Tzemach Tzadik by Rabbi Leone di Modena Chapter 15 Stinginess


Back to Chapter 14 about generosity

Translated by Ralph Anzarouth and an anonymous friend


Stinginess is the antithesis of generosity. According to Tullius it is a malicious desire to acquire and to increase one's wealth whether honestly or dishonestly. The stingy person will prefer to lose his assets and see them rot rather than give them to others. The trait of stinginess is much worse than squandering, since the latter is more akin to generosity, being based on giving, whereas stinginess is rooted in refraining from giving.

In addition, the squanderer is more popular than the miser; and it is easier for the squanderer to mend his ways than for the miser to start to hand out.

A wise man said that the miser is one who holds on to what he should part with, whereas the squanderer parts with what he should have held on to. Another wise man said that every bad trait has its limit, except miserliness, which has no limits nor end.

Our Sages of blessed memory said that in his lifetime man never satisfies more than half his desires. A wise man said that all bad traits wear out with time, as opposed to greed which renews itself daily.

We might compare the miser to the amphibian called toad which eats and subsists on dust and is always worried that it may run short of it and therefore never eats as much as it needs to satisfy itself.

King Solomon says (Eccl. 6, 1-2): "There is an evil which I have seen in the world and it occurs frequently among man: when the Lord gives a person wealth […] and does not let him enjoy it etc.". And he also says (ibid. 2, 18): "And I loathed all my toil […] which I would leave to a person who will succeed me, and who knows etc.".

Pythagoras compares this to the whip of a donkey, which benefits its rider and harms the donkey itself, just as stinginess will be to the detriment of the miser and to the benefit of his heirs.

Seneca said: "It is better to command money rather than be its servant. And after the lust for money has prevailed, friendship is lost". He further said: "There is a class of persons who benefit others only by their death: these are the foolish and the misers. And it is preferable to respect a man without wealth than to respect the wealth without the man".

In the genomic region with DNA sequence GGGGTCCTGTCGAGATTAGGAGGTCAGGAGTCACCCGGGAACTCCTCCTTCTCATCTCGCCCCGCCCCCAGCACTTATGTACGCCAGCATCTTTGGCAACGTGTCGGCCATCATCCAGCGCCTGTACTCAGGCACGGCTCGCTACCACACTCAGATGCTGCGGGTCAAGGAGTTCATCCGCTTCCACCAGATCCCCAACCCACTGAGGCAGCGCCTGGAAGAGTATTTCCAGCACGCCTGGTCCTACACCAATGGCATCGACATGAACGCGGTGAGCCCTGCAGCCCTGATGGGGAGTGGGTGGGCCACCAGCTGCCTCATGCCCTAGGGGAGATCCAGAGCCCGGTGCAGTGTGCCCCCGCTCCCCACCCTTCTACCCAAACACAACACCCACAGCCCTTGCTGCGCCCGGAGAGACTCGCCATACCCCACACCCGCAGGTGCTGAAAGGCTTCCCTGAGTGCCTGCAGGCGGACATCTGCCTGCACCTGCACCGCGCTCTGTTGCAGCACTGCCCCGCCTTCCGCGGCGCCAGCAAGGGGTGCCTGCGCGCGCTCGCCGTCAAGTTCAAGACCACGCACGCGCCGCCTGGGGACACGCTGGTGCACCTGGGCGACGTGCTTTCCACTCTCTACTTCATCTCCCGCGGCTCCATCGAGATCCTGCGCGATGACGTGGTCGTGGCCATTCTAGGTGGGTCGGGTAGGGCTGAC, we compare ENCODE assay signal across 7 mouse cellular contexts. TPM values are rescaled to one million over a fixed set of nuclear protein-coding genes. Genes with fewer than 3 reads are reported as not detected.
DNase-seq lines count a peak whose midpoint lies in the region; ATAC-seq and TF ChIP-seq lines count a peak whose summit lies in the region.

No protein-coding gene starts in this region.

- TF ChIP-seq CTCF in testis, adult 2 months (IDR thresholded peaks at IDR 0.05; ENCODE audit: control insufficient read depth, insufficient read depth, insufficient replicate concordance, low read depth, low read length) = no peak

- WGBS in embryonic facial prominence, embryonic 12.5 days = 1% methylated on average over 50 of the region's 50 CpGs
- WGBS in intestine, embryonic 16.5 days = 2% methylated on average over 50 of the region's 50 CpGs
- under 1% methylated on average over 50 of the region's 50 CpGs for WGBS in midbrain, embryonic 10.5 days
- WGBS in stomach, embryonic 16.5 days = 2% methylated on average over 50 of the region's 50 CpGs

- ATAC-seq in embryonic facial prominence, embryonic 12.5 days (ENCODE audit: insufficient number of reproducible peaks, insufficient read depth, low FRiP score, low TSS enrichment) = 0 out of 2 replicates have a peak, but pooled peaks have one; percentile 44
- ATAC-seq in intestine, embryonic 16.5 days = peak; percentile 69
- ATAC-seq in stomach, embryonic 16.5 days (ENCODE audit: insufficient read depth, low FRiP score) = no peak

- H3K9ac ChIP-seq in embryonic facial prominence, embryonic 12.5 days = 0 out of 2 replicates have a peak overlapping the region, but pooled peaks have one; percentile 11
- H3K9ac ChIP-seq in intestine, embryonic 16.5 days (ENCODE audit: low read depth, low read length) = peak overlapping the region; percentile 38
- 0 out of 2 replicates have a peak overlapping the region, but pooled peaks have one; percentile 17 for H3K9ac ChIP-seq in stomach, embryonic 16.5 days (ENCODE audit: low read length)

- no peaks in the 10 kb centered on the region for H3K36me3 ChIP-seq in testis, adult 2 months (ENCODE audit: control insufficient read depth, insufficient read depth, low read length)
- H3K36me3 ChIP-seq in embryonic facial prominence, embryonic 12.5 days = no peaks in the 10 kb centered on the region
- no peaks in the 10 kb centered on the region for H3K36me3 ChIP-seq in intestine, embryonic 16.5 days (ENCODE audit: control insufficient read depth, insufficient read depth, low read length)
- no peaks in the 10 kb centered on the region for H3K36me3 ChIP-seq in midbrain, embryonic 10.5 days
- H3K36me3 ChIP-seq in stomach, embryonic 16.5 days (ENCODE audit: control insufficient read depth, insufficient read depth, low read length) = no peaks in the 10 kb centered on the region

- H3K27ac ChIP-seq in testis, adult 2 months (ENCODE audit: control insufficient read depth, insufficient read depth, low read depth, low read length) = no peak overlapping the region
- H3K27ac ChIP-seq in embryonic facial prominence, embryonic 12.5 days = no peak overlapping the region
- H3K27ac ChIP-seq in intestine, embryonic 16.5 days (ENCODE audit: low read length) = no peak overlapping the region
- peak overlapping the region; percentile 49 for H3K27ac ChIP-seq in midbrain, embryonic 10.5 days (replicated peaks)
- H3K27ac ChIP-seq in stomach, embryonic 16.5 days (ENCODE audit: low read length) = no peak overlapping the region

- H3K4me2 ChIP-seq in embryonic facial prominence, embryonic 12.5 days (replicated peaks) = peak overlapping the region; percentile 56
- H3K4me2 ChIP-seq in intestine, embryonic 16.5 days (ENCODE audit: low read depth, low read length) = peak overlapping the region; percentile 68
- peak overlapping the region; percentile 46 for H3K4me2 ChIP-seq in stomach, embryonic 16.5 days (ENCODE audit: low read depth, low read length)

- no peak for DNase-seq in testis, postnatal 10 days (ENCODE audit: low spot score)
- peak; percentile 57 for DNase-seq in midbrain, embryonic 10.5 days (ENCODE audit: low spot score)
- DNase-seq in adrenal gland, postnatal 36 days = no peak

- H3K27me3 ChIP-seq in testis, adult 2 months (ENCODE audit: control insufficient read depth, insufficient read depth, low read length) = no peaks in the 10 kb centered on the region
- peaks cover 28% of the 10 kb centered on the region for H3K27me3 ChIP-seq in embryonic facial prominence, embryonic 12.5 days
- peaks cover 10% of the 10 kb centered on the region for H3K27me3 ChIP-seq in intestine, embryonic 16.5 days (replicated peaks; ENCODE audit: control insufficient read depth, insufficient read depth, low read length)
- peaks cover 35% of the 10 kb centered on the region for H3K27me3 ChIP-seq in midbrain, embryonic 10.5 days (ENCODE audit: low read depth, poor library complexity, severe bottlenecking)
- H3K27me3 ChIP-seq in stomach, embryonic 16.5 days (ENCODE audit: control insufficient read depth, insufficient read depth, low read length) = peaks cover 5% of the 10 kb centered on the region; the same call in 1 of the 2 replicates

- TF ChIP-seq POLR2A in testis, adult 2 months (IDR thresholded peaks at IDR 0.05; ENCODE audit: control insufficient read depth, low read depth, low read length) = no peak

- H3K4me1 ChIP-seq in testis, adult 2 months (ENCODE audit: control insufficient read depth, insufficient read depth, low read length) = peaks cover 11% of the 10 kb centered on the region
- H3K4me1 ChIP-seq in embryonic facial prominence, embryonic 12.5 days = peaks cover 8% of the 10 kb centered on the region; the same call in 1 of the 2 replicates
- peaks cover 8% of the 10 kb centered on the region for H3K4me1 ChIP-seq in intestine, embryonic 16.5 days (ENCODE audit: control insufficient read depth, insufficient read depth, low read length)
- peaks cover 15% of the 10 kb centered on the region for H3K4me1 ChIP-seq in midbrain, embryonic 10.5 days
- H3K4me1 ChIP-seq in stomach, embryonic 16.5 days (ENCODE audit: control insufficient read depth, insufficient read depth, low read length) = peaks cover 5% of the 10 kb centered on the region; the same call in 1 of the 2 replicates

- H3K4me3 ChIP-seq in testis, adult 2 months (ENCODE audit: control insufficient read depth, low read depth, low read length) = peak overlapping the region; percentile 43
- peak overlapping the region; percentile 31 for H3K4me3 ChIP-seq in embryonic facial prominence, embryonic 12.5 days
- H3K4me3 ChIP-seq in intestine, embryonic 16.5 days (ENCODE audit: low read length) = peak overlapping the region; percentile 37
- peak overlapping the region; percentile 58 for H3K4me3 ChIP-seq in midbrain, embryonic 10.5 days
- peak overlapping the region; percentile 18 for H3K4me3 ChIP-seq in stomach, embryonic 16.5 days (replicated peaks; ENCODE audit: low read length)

Priscian (Priscianus) said: "As long as rain falls on the sand, it becomes hardened; in the same way, as long as the miser continues to increase his wealth, his miserliness will increase. Thus, he will not hesitate to sow the land in order to reap double profits, but he will refrain from giving to his fellow man since the benefits are invisible to him" and [Juvenal said] that money does not belong to the miser but the miser belongs to the money. Someone else said: "The miser shall be called an idol worshipper since just as one worships idols made of silver and gold, so the miser knows no other deity than money".

It says in the Torah (Exodus 20, 20): "You shall not make for yourselves gods of silver or gold".

Seneca said: "Miser! What benefit or advantage will you enjoy from your silver and gold? Were coins not given to you to spend? If the Lord had wished them to be buried in the ground, He would have left them there in the first place".

Rabbi Ibn Gevirol wrote that the remedy for this ill is that he should accustom himself to be generous with his close connections until he will gradually extend his generosity to those further from him.

We have found related in literature the story of an extreme miser who in his great avarice amassed countless silver, gold and coins. When he fell ill and was approaching death, he ordered that shovels full of gold and coins of silver be brought before him and caressed them and said: "Help me! Help me! Protect me! Protect me! Cure me from my illness!" When he saw that this was to no avail, he called for his sons and told them: "My sons: you know all the trouble I took to amass all these and because of my great desire for them I had no benefit even in my little finger; and now, in my time of trouble, they will not save me. I therefore command you to spend them on proper things, since even if I were to live one thousand years, I could not change my habits due to my protracted addiction to this bad trait. And now, put into your service what I have served all the days of my life".

The whole book Tzemach Tzadik in Hebrew (printed in Rashi characters) can be downloaded in PDF format and read online at Chapter 15 about stinginess and greed is found at pages 31-33.